BURN DOWN THIS WORLD
Celeste Leahy feels stuck in midlife: working a dead-end job, co-parenting a teenage son, and caring for a mother with dementia. When her estranged brother appears on her doorstep intent on reconnecting, she's forced to examine her choices. Reid, now a famous poet, has built his life and career, Celeste believes, at her expense. The heart of their rift goes back decades, to a violent act that took place while they were college students protesting the Vietnam War.
Now, as Reid insinuates himself into her day-to-day, Celeste must make peace not only with her brother, but also with her younger self, reliving and, finally, accepting the past and how it shaped her present. With poetic language and a strong sense of place, Burn Down This World illuminates the ways a fractured family can mend, if not heal, old wounds.
"The Sixties are long over—sex, drugs, and political revolt—but Celeste Leahy's midlife reawakening is remarkable. It turns out all of that passion and rage and youthful vitality still simmers in a life gone seemingly quiet. Tina Egnoski's Burn Down This World is a firecracker, a debut novel you won't want to put down." —Marcy Dermansky, author of Very Nice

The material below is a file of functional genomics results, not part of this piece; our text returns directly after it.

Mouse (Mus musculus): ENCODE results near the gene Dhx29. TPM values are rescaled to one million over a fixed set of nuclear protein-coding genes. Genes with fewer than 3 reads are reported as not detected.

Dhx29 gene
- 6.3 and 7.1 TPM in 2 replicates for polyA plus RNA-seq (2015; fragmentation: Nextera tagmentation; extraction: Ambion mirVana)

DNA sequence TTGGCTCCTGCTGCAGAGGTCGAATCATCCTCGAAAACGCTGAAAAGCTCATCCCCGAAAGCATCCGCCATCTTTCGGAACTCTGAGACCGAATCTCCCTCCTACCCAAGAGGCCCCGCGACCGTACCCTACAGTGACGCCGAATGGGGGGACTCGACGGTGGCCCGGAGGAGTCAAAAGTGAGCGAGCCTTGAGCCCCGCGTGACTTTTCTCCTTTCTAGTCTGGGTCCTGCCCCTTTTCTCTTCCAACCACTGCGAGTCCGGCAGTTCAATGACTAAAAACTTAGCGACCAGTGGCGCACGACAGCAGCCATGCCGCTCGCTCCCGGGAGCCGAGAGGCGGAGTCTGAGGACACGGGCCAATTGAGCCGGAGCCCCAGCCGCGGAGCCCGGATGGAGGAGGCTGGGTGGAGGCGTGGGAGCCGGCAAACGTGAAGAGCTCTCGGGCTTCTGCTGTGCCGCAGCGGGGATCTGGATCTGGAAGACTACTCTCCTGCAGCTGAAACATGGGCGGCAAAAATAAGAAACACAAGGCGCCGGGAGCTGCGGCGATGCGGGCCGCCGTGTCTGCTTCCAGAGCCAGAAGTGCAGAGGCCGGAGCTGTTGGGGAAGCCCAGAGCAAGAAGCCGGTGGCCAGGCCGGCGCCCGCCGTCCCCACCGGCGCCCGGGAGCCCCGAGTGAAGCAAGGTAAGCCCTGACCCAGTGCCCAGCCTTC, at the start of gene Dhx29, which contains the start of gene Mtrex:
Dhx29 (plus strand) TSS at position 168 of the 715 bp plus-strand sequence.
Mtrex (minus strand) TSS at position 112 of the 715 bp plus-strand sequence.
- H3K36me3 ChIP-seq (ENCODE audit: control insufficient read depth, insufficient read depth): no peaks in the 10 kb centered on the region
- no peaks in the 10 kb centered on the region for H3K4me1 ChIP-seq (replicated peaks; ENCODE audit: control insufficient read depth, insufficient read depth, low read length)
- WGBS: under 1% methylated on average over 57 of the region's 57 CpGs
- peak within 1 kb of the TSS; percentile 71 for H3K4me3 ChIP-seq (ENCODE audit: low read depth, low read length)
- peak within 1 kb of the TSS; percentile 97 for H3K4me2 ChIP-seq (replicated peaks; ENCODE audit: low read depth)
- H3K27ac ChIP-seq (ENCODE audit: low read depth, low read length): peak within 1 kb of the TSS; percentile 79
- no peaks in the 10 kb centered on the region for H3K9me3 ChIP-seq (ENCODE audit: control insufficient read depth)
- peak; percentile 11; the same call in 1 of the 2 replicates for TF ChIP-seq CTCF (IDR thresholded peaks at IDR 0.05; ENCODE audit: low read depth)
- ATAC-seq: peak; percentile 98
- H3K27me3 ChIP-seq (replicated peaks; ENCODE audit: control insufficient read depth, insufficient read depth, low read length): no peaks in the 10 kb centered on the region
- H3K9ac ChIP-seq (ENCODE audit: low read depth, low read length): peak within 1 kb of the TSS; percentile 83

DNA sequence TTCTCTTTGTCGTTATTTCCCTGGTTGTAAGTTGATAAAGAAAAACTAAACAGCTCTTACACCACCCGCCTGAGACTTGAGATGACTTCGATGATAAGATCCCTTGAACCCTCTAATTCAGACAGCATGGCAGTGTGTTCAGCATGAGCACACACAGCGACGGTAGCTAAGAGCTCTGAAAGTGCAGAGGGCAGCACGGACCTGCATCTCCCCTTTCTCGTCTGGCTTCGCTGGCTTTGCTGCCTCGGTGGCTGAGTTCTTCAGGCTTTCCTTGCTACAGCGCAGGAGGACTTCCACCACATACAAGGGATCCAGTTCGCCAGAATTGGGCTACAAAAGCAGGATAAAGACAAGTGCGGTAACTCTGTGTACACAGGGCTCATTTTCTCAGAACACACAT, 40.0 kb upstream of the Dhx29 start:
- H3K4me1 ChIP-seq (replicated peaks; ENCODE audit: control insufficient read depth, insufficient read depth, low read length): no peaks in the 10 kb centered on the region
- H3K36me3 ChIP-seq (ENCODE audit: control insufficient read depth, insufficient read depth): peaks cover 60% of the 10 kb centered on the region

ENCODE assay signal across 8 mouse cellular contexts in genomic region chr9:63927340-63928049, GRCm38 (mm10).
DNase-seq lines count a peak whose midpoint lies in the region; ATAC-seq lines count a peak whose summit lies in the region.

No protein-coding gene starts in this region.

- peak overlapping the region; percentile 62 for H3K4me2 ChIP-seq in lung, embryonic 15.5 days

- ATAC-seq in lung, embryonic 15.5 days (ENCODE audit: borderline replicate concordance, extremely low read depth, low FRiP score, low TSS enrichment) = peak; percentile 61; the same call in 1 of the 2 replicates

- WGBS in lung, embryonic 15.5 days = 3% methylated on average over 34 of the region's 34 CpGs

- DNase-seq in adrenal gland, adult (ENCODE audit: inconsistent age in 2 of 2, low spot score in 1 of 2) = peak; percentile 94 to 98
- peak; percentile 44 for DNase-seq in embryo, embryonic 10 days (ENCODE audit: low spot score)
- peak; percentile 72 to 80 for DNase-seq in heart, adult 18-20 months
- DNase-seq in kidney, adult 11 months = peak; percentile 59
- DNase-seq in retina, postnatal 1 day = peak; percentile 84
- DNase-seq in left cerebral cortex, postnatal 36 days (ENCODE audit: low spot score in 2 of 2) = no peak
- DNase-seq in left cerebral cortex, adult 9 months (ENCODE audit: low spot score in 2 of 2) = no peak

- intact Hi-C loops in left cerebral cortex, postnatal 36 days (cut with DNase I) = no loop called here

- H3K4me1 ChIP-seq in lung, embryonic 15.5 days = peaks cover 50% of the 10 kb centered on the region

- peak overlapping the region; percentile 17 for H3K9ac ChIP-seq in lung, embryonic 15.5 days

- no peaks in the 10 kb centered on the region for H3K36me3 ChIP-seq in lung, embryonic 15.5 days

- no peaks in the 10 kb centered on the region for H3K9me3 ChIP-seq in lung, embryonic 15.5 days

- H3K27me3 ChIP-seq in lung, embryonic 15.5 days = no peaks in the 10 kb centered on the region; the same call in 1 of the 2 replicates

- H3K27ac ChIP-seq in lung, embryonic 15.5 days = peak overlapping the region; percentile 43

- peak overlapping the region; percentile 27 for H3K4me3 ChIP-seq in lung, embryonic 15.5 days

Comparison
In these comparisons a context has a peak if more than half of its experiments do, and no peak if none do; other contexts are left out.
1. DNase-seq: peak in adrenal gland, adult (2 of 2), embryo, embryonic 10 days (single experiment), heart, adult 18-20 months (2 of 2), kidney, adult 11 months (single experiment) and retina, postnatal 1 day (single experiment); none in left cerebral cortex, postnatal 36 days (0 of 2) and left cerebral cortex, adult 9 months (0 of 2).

"Like the fire raging in the distance, the past threatens to engulf the carefully constructed lives of these characters. Beautifully imagined, Burn Down This World is alive with history's reverberations for a country and a family forced to come to terms with its own complicity and, finally, its courage. Sweeping and intimate, this is a deeply compelling and moving novel." —Hester Kaplan, author of The Tell
"Set vividly amidst the 1998 Florida wildfires, Burn Down This World finds even greater heat in the smoldering aftermath of the Vietnam era, when a sister and brother, initially united in antiwar activism, take diverging paths. This absorbing riff on the prodigal son story explores the tensions between rebelliousness and responsibility, leave-taking and loyalty. With soulful nuance, Egnoski shows us how the ashes of resentment can give rise to green tendrils of forgiveness—for one's family and, most importantly, for oneself." —Michael Lowenthal, author of The Paternity Test